However on balance the anti war movement has monopolised media opinion and has some heavyweight high publicity voices behind it (as noted here) which will give them the headlines. This LA Times piece is merely an advert for the next rally in March. In a global age and as Iraq teeters on the brink how do they think this is helpful and what do they expect to achieve?

    The attacks from the right as far as im concerned are for the Left stating all the evils of the world rest with America and gleefully advertising this fact to the world ( i use gleefully in a derogatory tone much in the way the author of the piece to describe the group who opposed these Stoppers)

  42. Alison: There is no such monpoly over here. The war is going badly and the media are correctly pointing that out. It is their duty. They aren’t a spin center for the administration (except perhaps for FOX News).

    Iraq isn’t teetering on the brink, it is well over the side and falling like Wild E Coyote into the canyon.

    The majority of the protestors that I saw appear to love being American and are not protesting America per se but upon the present administration. It is one of the great fallacies of the ever-dwindling numbers of Bush supporters who believe that you can only support America by supporting him.

  43. >>>However on balance the anti war movement has monopolised media opinion and has some heavyweight high publicity voices behind it (as noted here) which will give them the headlines.<<<

    youve got the leaders of the US and UK among others. Weve got Jane Fonda and Alec Baldwin. Not even a draw really. Plus youve always got Fox News, if you feel your voice is being marginalised in the media. 😛

    of course there is always the possibility that the rabid pro-war lobby, especially the ones who think no mistakes have been made, are the real fringe of this debate.

    Supporting a war may be understandable, but denying its littered with major mistakes is not.

    =========================================================

    war with iran watch:

    interesting……

    http://www.ft.com/cms/s/1126b14a-ad6f-11db-8709-0000779e2340.html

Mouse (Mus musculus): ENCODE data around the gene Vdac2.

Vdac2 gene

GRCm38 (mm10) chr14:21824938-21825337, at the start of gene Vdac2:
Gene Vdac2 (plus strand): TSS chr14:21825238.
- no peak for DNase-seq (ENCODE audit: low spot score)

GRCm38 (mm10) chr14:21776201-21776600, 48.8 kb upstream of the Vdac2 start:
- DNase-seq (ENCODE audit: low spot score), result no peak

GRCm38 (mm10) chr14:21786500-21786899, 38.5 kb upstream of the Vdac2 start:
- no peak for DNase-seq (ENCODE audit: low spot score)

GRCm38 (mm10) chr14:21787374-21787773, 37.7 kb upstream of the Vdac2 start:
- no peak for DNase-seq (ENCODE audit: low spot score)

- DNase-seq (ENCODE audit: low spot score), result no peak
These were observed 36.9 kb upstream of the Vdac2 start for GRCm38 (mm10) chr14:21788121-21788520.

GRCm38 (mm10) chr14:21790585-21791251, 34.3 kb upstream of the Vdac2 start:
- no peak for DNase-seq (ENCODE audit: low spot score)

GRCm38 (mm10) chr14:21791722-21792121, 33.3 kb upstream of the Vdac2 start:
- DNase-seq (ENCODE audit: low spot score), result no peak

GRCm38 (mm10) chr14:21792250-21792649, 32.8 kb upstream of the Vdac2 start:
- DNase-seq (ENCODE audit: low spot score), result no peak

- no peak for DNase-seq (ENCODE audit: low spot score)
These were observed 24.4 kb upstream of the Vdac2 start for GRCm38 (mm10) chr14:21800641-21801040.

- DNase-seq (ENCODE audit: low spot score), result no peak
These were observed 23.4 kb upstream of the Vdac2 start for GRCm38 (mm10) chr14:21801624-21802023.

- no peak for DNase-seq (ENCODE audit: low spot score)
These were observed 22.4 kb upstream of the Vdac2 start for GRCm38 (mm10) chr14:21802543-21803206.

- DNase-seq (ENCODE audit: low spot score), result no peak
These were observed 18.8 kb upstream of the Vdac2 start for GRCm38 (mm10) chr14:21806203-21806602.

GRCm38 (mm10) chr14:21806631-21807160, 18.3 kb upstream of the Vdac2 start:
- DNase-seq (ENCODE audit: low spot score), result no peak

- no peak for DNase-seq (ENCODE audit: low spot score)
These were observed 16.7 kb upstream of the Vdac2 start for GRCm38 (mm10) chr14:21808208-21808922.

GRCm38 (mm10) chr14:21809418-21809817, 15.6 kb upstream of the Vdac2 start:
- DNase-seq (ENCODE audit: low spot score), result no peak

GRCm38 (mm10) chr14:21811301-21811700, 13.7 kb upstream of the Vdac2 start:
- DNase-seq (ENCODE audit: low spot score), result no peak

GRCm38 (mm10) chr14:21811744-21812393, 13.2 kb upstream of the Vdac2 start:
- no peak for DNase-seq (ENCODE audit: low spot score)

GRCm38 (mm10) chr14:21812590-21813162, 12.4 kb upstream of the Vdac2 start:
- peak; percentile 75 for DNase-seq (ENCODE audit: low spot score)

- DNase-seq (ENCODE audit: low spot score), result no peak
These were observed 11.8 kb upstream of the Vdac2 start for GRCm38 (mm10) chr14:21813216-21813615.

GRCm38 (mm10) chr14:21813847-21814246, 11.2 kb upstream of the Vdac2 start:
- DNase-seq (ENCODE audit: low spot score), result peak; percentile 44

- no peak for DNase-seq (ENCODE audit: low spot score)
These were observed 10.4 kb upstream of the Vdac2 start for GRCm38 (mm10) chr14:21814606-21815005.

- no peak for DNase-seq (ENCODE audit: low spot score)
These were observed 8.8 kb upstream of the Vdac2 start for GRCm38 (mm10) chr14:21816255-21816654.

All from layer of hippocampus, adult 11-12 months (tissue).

especially…………..

    >>>However, others in the Bush administration, notably Dick Cheney, who last year warned Iran that it would face “meaningful consequences” if it continued to foment violence in Iraq, are thought to be arguing for the military option.

    This interpretation is put forward by leading Democratic lawmakers on Capitol Hill, who have sought – but not received – assurances that the Bush administration has no plans to extend its military operations in Iraq across the border to Iran.<<<

  44. Well articulated Alison.

    >>Alison: There is no such monpoly over here<<

    Mahons, you’re kidding, right?? Even the evidence given here, that the MSM trumpeted the anti-war march in Washington, while ingnoring a very similar pro-life march, shows how one-sided our media is. You’re right when saying the MSM isn’t a spin center for Bush, but I contend that it IS a spin center for FONDA.

  45. Alison asks "what do they expect to achieve?"

    Dennis Kucinich answers:
    http://kucinich.us/node/1780

  46. Its a pathetic bit of baying and sloganeering ‘impeach Bush for war crimes’ – equating him with Saddam Hussein is a nonsense not a criticism & at a time when everyone should be wanting the additional troops to succeed. The war is going badly ok and so thanks to a buoying of opinion these guys want to continue to undermine it at every step of the way. I have no time at all for Bush and believe he is one of the worst possible presidents for the current situation but i wouldnt be seen dead undermining the administrations effort to get the situation under control when it will solve nothing other than to shore up the islamists feel good factor. My point earlier was that it is better for people to be supporting effective debate on the way forward, discuss all the relevant viewpoints in a global issue rather than merely rallying to a pointless exercise in finger pointing at this stage of the situation. Whether that is in the media or at Moonbat Central.